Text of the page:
When German social-media app Jodel was five months old, its founder Alessio Avellan Borgmeyer noticed a potential problem: while more people were logging on, a small number of users weren’t the community he had hoped to attract. They were posting offensive comments and pressuring other users to submit naked photos.
Apple Inc. also saw a problem. The naked photos violated its rule on sexual content, and in early 2015 it kicked Jodel Venture GmbH out of its app store for a week.
The ban prompted Mr. Borgmeyer to take steps that many social-media firms have been reluctant to adopt. He banned nudity, prominently displayed the app’s rules and introduced bans on racism, sexism, bullying and insults of any kind. He encouraged positivity among the community and empowered users to police each other’s behavior, giving unpaid moderators the authority to ban troublemakers.
Now Jodel is populated with local chatter, earnest job advice and parenting tips. Bad actors are quickly driven away.
Jodel is also back on the Apple app store, where among iPhone users in Germany ages 16 to 24, it is the fifth most-popular social-media app, according to App Annie, behind Facebook’s WhatsApp, Facebook, Facebook’s Messenger and Pinterest.
“One person can spoil the vibe,” Mr. Borgmeyer says. “They can destroy the community for everyone else.”
Jodel is a small startup with about 30 employees, but it is grappling with the same dilemma of how to moderate user behavior that dogs social-media behemoths Facebook Inc. andTwitterInc. They are constantly pulled between those who criticize these platforms for allowing hateful posts, and those who complain about the sites curtailing free speech and making inconsistent decisions about what should be allowed.
Mr. Borgmeyer said he chose to prioritize inclusion over free speech, and embraced the app’s role as the arbiter of what is acceptable.
“We don’t want to get into an endless debate of is this an opinion or is this insulting,” he said. “When someone doesn’t feel included, that is where the border is.”
Organized around news feeds that display content only from users within 10 kilometers (about 6 miles), Jodel serves as an anonymous neighborhood messaging board for its users. Mr. Borgmeyer wanted the anonymity to help anyone feel welcome and make it easier to talk, like a “slightly tipsy bar.”
After Apple banned the app in early 2015, Jodel started selecting users to serve as moderators and built software to detect abuse. It introduced sweeping rules that prohibit insults based on race, ethnicity, gender, religion, sexual orientation, disability—or “anything else.” The app had restrictions before the ban, but they were buried in the settings section.
Facebook and Twitter have also banned harassment and abuse from their platforms, but neither company has gone as far as Jodel in its blanket ban on insults, or decision to only allow jokes “as far as they do not hurt any other community members and have a positive vibe.”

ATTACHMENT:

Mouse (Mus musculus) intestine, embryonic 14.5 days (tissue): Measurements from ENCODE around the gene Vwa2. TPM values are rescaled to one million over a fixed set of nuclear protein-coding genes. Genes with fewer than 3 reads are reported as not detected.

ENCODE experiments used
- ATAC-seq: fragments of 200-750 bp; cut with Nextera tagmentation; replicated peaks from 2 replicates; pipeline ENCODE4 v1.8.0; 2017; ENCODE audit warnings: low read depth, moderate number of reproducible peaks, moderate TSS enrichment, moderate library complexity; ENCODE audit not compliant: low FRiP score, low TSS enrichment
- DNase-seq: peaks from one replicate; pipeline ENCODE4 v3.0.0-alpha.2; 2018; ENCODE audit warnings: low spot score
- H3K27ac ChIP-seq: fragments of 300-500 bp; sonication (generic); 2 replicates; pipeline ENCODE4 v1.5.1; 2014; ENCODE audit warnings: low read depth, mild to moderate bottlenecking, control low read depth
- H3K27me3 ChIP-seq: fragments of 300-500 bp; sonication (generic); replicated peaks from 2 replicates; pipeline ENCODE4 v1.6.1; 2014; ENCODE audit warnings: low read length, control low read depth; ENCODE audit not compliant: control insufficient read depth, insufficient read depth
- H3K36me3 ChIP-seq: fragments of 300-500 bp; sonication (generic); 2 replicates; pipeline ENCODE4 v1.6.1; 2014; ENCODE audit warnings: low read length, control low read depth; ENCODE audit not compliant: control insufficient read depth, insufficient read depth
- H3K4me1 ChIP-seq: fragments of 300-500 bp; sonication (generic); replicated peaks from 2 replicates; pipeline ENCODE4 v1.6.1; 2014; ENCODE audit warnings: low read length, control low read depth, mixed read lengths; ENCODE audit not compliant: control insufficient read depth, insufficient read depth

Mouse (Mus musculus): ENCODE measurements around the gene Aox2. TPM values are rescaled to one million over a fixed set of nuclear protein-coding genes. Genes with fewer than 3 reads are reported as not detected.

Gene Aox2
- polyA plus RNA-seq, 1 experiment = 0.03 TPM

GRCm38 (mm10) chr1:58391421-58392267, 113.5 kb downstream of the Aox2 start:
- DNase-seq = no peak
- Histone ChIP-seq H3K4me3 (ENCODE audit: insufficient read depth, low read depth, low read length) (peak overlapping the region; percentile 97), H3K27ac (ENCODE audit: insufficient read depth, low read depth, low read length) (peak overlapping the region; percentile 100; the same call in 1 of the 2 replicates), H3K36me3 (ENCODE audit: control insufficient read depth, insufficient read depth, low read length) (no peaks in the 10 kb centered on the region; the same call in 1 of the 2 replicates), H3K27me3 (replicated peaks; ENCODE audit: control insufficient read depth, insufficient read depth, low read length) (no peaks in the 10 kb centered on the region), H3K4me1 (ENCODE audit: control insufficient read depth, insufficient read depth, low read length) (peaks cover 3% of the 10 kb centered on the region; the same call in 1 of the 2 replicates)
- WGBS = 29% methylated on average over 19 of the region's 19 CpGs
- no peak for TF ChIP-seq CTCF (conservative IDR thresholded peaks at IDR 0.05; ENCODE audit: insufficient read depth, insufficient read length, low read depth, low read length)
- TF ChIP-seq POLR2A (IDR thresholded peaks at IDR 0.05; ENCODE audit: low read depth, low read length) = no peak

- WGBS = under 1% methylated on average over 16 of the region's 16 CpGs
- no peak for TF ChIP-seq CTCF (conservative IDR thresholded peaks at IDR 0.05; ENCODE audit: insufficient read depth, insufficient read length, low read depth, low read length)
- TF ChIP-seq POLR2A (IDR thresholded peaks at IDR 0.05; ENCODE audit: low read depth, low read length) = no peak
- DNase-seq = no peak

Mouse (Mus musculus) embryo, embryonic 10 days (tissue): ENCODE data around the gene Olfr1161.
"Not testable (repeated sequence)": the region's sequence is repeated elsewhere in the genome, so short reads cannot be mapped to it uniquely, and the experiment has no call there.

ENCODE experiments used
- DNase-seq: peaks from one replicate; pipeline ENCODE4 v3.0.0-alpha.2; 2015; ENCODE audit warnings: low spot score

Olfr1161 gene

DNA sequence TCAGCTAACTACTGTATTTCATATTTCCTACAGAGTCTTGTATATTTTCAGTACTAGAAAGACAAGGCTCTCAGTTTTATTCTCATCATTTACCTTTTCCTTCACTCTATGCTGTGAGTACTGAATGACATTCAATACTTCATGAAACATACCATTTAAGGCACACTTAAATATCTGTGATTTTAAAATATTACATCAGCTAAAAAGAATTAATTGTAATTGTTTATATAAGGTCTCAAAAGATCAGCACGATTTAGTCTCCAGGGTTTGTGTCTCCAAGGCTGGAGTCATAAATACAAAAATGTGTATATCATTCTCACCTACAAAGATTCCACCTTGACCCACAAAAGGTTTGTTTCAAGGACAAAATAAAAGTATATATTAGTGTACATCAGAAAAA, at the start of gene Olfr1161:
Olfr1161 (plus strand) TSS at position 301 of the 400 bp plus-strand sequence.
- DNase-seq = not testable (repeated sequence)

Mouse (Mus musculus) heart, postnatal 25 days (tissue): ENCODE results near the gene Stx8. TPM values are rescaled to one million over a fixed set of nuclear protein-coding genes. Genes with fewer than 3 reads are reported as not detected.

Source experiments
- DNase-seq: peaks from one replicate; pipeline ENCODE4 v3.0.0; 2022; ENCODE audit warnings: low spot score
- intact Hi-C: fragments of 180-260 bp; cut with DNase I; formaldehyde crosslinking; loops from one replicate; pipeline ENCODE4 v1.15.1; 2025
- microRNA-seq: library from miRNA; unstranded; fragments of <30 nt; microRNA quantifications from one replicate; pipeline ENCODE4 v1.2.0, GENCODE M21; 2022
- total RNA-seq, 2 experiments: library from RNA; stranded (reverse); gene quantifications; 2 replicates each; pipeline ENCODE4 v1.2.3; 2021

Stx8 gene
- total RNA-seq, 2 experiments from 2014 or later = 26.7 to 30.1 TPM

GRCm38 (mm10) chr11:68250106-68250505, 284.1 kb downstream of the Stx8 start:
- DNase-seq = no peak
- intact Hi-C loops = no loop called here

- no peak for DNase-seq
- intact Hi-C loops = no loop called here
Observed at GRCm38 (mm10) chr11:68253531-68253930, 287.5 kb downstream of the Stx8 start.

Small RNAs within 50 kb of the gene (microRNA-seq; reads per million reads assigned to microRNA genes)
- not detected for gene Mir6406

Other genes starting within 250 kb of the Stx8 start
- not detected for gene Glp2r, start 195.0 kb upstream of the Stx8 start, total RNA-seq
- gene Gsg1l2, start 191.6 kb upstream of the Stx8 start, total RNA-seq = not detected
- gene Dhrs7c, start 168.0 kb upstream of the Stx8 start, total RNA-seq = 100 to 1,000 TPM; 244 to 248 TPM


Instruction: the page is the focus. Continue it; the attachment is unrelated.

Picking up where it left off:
Community-led moderation on the internet dates back to the 1990s. In the first years after Facebook’s launch in 2004, the social network used a small team of college-aged employees in Silicon Valley to remove offensive content.
The issue is scale, as the model often breaks down when it expands beyond small, mostly homogeneous cultures, said Kate Klonick, an assistant professor at St. John’s University who studies online speech.
The open nature of Facebook and Twitter means people from all over the world—with vastly different cultural backgrounds—now bump into each other and disagree on what they consider offensive. In India, for example, mainstream movies often censor kissing, and in France, nudity is more common on television.
It would be almost impossible for Facebook or Twitter to implement such a system now that they are global businesses, Ms. Klonick said.
“When Facebook started opening up, it became unfeasible,” she said.
Facebook now employs thousands of contractors who are tasked with deciding what postsviolate the site’s legalistic rules about what is acceptable. Twitter hired contract moderators to enforce its rules.
Mr. Borgmeyer believes his experience at Jodel shows that toxic content and social media aren’t inevitably intertwined.
“You hear a lot about the negative sides of connecting so many people,” he says, “but the vast majority of people want it to be a positive, inspiring, helpful and fun place.”
Jodel’s measures are expensive. The company spends about one-third of its budget on moderating content, including paying its engineers to improve the algorithm’s ability to detect objectionable content. It now has more than 30,000 users serving as moderators, and the algorithm frequently prompts moderators to explain their decisions.
It is still possible to find negative content on Jodel, and not all of the posts on Jodel are G-rated.
Mr. Borgmeyer says the company would continue to update its system in hopes of building the community he first imagined.